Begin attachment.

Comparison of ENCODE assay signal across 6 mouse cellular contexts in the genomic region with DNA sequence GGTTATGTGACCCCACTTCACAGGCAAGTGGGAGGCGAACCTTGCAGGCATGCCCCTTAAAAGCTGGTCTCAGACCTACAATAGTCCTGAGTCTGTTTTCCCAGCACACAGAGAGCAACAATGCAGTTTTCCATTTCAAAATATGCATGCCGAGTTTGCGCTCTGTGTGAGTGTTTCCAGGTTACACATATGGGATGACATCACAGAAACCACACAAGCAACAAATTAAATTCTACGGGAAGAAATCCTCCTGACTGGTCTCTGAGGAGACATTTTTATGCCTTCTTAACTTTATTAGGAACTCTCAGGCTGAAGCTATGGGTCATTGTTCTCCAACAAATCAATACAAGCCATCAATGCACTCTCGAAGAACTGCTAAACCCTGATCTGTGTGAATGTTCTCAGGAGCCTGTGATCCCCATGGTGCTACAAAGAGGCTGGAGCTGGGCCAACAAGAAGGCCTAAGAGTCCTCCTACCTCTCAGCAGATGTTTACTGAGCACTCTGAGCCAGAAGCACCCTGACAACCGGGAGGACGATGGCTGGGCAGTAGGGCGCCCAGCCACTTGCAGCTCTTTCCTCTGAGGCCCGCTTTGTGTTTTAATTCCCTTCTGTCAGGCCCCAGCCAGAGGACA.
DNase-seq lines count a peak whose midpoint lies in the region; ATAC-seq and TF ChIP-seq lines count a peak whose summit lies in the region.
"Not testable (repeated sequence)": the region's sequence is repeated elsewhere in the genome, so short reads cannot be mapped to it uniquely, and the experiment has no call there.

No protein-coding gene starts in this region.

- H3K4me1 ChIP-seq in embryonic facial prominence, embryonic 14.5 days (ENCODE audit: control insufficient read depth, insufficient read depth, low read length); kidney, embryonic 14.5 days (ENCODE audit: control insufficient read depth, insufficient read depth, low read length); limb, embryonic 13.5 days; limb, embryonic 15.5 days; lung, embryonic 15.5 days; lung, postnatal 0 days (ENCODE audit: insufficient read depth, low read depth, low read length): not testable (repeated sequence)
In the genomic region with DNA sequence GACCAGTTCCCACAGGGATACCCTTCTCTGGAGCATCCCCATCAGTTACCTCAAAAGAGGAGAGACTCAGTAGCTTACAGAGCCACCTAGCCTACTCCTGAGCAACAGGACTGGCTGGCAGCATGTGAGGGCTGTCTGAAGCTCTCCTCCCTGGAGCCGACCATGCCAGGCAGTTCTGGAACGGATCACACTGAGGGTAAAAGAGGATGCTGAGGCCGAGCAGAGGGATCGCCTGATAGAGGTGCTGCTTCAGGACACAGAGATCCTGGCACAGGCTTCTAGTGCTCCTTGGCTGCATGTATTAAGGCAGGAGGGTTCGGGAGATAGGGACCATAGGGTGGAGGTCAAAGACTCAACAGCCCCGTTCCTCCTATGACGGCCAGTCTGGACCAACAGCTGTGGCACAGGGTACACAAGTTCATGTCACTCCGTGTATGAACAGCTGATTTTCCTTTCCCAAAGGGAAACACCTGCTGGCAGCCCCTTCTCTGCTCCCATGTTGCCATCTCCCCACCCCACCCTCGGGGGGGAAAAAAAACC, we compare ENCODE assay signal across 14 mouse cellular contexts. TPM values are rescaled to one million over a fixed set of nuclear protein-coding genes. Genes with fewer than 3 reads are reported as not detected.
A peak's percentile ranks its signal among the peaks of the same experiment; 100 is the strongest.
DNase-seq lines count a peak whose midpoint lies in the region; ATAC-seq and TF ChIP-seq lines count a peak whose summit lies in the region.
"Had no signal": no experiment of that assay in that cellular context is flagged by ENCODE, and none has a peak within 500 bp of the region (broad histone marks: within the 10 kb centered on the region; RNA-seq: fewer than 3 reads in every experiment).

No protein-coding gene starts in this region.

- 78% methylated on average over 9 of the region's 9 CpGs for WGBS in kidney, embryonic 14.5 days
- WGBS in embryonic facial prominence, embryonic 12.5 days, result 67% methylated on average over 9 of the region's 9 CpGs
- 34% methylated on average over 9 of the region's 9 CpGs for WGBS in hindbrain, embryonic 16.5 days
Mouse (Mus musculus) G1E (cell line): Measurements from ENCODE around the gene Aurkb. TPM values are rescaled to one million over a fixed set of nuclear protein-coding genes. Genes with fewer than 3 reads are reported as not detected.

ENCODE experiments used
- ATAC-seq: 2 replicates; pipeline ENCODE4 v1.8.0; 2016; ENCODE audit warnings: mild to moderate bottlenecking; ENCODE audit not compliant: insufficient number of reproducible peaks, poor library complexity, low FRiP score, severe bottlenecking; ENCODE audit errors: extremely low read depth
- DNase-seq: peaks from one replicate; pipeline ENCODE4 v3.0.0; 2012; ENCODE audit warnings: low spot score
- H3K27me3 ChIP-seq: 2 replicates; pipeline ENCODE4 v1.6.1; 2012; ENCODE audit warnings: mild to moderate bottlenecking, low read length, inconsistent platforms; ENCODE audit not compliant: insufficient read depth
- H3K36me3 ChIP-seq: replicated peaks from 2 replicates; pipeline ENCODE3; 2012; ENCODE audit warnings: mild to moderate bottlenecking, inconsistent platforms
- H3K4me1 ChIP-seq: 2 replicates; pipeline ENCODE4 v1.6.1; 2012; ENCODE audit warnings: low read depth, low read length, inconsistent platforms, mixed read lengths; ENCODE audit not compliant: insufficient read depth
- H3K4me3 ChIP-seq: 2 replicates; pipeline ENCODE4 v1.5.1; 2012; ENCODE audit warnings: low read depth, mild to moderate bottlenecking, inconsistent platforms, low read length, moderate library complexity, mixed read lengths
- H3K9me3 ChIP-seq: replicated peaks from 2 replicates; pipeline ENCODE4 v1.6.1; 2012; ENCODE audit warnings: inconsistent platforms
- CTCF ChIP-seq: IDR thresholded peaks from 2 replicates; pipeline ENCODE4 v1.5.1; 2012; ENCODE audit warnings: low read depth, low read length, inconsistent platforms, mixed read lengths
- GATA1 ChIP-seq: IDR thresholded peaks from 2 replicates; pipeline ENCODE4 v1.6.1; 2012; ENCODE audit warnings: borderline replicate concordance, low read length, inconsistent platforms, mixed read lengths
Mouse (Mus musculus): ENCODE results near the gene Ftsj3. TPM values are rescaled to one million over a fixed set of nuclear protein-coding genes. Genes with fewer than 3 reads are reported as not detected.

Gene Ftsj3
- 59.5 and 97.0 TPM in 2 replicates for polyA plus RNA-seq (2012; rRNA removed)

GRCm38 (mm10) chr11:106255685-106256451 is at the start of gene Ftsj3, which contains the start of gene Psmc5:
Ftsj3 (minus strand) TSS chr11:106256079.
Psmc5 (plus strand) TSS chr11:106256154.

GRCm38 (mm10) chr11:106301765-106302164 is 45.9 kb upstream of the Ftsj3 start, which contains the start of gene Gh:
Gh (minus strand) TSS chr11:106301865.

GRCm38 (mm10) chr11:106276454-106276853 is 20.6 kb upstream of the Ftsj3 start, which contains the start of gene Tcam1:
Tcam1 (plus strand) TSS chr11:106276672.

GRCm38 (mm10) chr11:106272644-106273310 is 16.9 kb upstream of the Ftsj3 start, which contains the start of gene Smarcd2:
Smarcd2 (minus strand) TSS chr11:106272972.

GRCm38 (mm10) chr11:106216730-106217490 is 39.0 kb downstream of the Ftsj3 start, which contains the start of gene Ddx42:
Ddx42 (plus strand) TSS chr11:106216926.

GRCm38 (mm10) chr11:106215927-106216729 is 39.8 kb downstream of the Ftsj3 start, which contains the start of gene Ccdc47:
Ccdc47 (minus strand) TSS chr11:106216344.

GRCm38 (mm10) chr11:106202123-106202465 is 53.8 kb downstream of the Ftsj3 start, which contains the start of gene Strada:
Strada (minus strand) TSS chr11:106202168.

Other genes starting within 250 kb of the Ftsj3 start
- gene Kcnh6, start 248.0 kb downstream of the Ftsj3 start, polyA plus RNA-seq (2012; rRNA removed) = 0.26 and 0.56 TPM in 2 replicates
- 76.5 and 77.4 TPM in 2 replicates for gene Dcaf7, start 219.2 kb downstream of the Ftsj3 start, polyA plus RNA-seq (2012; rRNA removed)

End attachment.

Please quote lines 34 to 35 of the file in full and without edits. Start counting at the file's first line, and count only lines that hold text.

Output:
Tcam1 (plus strand) TSS chr11:106276672.

GRCm38 (mm10) chr11:106272644-106273310 is 16.9 kb upstream of the Ftsj3 start, which contains the start of gene Smarcd2: